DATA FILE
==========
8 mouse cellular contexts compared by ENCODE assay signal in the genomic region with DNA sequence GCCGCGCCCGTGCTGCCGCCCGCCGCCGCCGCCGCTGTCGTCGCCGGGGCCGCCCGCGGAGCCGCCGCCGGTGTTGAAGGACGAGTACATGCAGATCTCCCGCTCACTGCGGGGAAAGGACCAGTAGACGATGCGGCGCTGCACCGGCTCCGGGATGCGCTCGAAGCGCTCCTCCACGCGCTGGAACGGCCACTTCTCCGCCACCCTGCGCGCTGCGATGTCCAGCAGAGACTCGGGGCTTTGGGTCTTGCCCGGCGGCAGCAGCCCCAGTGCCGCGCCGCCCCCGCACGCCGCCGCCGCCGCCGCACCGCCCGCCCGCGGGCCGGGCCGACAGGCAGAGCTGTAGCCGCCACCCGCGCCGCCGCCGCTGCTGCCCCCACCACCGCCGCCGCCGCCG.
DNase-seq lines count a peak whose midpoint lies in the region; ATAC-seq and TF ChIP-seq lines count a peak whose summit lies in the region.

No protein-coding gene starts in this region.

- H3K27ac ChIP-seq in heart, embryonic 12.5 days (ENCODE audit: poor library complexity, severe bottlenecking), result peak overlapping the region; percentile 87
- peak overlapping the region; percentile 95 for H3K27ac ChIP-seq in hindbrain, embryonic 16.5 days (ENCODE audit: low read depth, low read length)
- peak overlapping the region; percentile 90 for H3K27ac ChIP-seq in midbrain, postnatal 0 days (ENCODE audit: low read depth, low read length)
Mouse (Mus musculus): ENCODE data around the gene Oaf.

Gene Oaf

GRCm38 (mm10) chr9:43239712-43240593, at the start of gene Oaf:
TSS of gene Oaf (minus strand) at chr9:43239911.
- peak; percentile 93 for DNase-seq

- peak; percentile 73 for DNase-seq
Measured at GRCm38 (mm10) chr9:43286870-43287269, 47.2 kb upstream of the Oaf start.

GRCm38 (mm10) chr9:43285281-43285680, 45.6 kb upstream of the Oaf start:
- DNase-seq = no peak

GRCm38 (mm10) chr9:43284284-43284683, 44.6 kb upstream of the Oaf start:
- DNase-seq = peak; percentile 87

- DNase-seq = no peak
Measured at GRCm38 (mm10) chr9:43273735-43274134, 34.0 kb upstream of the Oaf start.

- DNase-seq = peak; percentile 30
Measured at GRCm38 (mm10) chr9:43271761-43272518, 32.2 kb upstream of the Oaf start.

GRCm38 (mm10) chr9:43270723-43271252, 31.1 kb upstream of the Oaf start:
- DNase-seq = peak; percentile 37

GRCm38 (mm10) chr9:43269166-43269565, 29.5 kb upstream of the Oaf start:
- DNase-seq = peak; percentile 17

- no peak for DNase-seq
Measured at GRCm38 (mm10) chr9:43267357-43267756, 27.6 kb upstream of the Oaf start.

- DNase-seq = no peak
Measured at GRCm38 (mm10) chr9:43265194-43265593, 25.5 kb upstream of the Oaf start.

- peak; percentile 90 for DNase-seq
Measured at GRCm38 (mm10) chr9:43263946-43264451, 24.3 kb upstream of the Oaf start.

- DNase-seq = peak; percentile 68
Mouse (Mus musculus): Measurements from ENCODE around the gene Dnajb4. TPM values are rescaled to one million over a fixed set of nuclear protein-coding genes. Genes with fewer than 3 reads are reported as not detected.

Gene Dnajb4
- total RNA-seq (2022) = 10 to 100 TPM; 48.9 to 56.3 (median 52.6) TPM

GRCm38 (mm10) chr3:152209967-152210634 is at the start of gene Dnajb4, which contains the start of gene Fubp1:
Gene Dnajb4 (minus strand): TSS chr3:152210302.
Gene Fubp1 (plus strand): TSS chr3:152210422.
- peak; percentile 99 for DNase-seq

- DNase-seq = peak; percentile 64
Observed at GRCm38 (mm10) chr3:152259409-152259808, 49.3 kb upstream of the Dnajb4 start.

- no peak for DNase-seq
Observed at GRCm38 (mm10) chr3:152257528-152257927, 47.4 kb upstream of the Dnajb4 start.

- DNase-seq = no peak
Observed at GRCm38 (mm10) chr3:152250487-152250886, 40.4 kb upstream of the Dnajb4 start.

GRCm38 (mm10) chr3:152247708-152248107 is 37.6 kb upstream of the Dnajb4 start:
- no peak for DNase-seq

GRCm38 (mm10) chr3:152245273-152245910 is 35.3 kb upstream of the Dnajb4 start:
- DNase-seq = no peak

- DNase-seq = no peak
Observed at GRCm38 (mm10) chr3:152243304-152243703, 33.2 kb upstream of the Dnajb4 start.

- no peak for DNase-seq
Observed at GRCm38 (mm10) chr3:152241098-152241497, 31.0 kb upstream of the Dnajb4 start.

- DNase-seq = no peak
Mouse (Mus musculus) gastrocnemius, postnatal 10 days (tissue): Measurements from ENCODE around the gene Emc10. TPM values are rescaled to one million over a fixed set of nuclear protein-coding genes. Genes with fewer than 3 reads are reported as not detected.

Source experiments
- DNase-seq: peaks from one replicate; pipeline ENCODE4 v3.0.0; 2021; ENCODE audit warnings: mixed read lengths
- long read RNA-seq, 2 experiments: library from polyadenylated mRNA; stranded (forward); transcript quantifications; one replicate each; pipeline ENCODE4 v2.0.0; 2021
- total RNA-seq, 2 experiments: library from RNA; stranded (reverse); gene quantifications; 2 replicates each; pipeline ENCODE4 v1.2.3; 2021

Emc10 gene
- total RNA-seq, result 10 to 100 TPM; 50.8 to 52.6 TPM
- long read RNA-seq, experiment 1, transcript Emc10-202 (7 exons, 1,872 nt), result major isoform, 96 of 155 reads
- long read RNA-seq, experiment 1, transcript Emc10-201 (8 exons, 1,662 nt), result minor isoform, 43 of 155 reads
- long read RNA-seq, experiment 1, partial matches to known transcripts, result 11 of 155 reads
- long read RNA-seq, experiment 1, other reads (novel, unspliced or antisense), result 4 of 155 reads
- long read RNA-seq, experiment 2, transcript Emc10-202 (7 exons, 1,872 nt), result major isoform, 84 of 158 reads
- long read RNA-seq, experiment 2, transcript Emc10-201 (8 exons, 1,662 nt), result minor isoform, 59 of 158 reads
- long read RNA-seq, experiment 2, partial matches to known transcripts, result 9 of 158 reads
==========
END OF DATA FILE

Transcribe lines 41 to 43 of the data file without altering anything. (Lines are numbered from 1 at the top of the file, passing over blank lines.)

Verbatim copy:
Observed at GRCm38 (mm10) chr3:152259409-152259808, 49.3 kb upstream of the Dnajb4 start.

- no peak for DNase-seq
Observed at GRCm38 (mm10) chr3:152257528-152257927, 47.4 kb upstream of the Dnajb4 start.